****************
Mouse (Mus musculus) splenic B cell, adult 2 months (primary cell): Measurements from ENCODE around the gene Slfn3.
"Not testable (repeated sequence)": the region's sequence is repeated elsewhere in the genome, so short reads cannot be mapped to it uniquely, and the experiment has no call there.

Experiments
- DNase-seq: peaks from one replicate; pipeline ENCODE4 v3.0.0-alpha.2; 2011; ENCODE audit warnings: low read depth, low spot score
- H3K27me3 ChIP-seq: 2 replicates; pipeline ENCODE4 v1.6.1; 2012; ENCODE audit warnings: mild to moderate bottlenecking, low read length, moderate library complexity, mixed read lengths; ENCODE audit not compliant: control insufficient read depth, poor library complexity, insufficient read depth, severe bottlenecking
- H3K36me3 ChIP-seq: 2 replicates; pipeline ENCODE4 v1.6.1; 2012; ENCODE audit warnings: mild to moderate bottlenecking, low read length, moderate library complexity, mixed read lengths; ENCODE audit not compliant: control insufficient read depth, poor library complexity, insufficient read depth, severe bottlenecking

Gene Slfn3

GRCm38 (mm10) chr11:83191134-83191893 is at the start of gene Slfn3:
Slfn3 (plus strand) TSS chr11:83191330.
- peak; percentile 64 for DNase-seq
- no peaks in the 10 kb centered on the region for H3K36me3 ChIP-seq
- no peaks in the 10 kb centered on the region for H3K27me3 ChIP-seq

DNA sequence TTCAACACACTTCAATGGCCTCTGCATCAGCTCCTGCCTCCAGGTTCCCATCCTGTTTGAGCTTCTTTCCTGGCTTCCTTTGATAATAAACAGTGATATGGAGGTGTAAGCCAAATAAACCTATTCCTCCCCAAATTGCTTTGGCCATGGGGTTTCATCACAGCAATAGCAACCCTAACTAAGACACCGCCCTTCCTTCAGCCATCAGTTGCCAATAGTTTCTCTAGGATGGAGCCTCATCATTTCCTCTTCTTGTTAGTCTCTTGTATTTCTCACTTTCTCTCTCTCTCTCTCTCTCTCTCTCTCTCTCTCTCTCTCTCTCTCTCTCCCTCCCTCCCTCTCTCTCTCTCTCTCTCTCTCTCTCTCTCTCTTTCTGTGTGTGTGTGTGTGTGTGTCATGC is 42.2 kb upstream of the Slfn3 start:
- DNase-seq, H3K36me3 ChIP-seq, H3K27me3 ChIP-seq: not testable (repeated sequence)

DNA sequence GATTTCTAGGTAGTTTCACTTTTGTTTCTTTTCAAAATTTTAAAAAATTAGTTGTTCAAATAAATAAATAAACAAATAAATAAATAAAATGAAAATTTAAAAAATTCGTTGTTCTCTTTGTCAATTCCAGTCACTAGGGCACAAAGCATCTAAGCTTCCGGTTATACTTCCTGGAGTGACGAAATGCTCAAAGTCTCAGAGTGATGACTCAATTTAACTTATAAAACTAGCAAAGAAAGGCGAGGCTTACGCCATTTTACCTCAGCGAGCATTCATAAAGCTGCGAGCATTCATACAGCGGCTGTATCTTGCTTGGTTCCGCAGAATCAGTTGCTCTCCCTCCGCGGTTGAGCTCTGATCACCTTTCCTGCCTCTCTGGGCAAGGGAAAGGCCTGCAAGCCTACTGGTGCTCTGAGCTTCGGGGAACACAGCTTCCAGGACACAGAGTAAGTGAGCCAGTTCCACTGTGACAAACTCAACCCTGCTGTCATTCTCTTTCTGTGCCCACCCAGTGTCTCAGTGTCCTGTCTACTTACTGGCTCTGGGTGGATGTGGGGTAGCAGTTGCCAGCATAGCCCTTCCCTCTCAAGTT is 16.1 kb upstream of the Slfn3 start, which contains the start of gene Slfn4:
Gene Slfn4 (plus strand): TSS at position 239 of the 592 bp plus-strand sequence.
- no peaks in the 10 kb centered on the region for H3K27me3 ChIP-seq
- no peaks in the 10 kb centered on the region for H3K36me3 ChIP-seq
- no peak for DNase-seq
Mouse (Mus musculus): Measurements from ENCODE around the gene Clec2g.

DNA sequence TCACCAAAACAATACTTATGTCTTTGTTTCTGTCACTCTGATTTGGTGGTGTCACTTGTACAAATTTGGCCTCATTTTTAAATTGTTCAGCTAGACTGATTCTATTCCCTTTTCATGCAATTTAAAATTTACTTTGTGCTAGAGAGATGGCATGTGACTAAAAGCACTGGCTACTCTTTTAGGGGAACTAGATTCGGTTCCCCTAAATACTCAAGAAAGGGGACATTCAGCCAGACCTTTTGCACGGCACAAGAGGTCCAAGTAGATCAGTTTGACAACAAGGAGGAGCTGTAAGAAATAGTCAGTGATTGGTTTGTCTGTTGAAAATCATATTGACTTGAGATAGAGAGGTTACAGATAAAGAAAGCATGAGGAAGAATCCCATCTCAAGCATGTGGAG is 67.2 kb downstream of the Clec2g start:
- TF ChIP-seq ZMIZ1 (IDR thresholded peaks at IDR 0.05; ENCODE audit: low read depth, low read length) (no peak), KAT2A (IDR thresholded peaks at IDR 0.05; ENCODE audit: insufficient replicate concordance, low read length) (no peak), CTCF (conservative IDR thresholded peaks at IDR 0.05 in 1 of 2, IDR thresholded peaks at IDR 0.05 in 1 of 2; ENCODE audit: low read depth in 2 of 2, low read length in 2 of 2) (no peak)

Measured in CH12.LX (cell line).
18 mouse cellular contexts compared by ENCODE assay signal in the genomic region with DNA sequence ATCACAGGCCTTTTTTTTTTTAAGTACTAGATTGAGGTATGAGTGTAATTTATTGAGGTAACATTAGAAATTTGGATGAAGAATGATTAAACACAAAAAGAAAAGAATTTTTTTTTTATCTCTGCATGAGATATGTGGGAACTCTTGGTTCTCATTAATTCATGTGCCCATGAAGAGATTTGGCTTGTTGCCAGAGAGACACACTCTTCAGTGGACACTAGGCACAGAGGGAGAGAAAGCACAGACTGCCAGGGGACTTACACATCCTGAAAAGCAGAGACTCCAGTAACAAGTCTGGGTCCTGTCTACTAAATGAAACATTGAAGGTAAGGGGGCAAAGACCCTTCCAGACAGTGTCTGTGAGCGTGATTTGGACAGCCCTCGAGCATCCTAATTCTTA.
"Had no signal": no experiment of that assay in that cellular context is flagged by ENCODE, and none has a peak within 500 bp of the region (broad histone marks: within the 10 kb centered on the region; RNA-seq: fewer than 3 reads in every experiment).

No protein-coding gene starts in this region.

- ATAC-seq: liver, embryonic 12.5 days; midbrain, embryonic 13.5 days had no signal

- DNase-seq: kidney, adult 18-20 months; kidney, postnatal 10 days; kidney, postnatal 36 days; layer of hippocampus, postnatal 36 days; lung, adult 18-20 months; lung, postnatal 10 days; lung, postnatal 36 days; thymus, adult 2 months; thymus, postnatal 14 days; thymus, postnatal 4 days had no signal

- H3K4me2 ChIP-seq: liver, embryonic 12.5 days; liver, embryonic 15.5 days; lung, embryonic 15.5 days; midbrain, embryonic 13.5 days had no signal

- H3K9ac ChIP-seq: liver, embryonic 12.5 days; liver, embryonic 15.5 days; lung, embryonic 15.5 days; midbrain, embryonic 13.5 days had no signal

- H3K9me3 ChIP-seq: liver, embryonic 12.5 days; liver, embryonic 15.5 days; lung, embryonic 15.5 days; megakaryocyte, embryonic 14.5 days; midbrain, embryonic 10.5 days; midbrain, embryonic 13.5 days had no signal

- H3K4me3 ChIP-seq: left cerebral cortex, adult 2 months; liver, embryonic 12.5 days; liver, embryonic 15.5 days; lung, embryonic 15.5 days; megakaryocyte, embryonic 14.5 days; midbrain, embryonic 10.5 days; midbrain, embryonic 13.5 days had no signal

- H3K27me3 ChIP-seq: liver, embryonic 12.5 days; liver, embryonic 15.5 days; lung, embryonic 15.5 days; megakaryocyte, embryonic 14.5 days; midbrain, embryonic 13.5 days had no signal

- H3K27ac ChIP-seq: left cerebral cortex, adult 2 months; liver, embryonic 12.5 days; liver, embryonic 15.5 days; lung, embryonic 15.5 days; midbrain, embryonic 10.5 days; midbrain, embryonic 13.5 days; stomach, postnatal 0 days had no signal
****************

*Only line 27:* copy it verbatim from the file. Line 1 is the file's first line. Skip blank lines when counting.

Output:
- ATAC-seq: liver, embryonic 12.5 days; midbrain, embryonic 13.5 days had no signal